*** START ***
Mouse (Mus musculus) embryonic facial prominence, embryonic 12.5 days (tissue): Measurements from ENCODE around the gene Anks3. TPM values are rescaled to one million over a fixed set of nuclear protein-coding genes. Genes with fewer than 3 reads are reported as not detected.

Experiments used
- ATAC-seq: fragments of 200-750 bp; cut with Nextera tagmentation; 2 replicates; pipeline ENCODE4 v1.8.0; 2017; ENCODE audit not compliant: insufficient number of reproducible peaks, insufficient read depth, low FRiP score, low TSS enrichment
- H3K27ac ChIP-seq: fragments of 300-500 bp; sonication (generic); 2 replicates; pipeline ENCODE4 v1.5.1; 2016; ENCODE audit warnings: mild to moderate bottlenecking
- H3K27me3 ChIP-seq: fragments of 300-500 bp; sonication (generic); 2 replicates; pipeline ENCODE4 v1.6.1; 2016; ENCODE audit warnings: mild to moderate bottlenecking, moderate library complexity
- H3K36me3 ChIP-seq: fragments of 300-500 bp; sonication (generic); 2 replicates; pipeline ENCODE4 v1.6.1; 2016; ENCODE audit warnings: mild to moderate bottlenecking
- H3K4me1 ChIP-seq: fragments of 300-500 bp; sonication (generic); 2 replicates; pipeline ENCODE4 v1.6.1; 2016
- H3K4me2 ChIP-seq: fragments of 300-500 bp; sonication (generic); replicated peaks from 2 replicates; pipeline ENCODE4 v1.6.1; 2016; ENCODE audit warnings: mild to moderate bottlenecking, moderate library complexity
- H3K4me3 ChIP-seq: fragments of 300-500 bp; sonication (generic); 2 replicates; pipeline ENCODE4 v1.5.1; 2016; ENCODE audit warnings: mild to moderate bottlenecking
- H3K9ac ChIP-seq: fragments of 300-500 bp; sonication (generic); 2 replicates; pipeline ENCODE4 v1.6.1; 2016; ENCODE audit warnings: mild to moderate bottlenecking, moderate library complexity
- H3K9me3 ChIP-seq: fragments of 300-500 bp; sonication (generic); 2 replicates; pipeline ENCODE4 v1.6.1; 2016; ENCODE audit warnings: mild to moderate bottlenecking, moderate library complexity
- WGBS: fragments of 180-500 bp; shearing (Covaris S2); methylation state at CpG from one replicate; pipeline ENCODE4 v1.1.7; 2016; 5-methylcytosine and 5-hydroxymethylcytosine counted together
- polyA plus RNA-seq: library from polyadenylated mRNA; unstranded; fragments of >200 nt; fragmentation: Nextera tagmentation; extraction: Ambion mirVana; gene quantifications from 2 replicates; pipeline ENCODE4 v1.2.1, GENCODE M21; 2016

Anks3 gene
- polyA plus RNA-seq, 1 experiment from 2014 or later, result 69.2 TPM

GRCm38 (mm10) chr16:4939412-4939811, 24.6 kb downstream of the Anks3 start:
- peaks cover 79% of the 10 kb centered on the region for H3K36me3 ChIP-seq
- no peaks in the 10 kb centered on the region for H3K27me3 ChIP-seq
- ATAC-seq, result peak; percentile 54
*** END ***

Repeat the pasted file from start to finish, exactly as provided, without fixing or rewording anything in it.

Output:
Mouse (Mus musculus) embryonic facial prominence, embryonic 12.5 days (tissue): Measurements from ENCODE around the gene Anks3. TPM values are rescaled to one million over a fixed set of nuclear protein-coding genes. Genes with fewer than 3 reads are reported as not detected.

Experiments used
- ATAC-seq: fragments of 200-750 bp; cut with Nextera tagmentation; 2 replicates; pipeline ENCODE4 v1.8.0; 2017; ENCODE audit not compliant: insufficient number of reproducible peaks, insufficient read depth, low FRiP score, low TSS enrichment
- H3K27ac ChIP-seq: fragments of 300-500 bp; sonication (generic); 2 replicates; pipeline ENCODE4 v1.5.1; 2016; ENCODE audit warnings: mild to moderate bottlenecking
- H3K27me3 ChIP-seq: fragments of 300-500 bp; sonication (generic); 2 replicates; pipeline ENCODE4 v1.6.1; 2016; ENCODE audit warnings: mild to moderate bottlenecking, moderate library complexity
- H3K36me3 ChIP-seq: fragments of 300-500 bp; sonication (generic); 2 replicates; pipeline ENCODE4 v1.6.1; 2016; ENCODE audit warnings: mild to moderate bottlenecking
- H3K4me1 ChIP-seq: fragments of 300-500 bp; sonication (generic); 2 replicates; pipeline ENCODE4 v1.6.1; 2016
- H3K4me2 ChIP-seq: fragments of 300-500 bp; sonication (generic); replicated peaks from 2 replicates; pipeline ENCODE4 v1.6.1; 2016; ENCODE audit warnings: mild to moderate bottlenecking, moderate library complexity
- H3K4me3 ChIP-seq: fragments of 300-500 bp; sonication (generic); 2 replicates; pipeline ENCODE4 v1.5.1; 2016; ENCODE audit warnings: mild to moderate bottlenecking
- H3K9ac ChIP-seq: fragments of 300-500 bp; sonication (generic); 2 replicates; pipeline ENCODE4 v1.6.1; 2016; ENCODE audit warnings: mild to moderate bottlenecking, moderate library complexity
- H3K9me3 ChIP-seq: fragments of 300-500 bp; sonication (generic); 2 replicates; pipeline ENCODE4 v1.6.1; 2016; ENCODE audit warnings: mild to moderate bottlenecking, moderate library complexity
- WGBS: fragments of 180-500 bp; shearing (Covaris S2); methylation state at CpG from one replicate; pipeline ENCODE4 v1.1.7; 2016; 5-methylcytosine and 5-hydroxymethylcytosine counted together
- polyA plus RNA-seq: library from polyadenylated mRNA; unstranded; fragments of >200 nt; fragmentation: Nextera tagmentation; extraction: Ambion mirVana; gene quantifications from 2 replicates; pipeline ENCODE4 v1.2.1, GENCODE M21; 2016

Anks3 gene
- polyA plus RNA-seq, 1 experiment from 2014 or later, result 69.2 TPM

GRCm38 (mm10) chr16:4939412-4939811, 24.6 kb downstream of the Anks3 start:
- peaks cover 79% of the 10 kb centered on the region for H3K36me3 ChIP-seq
- no peaks in the 10 kb centered on the region for H3K27me3 ChIP-seq
- ATAC-seq, result peak; percentile 54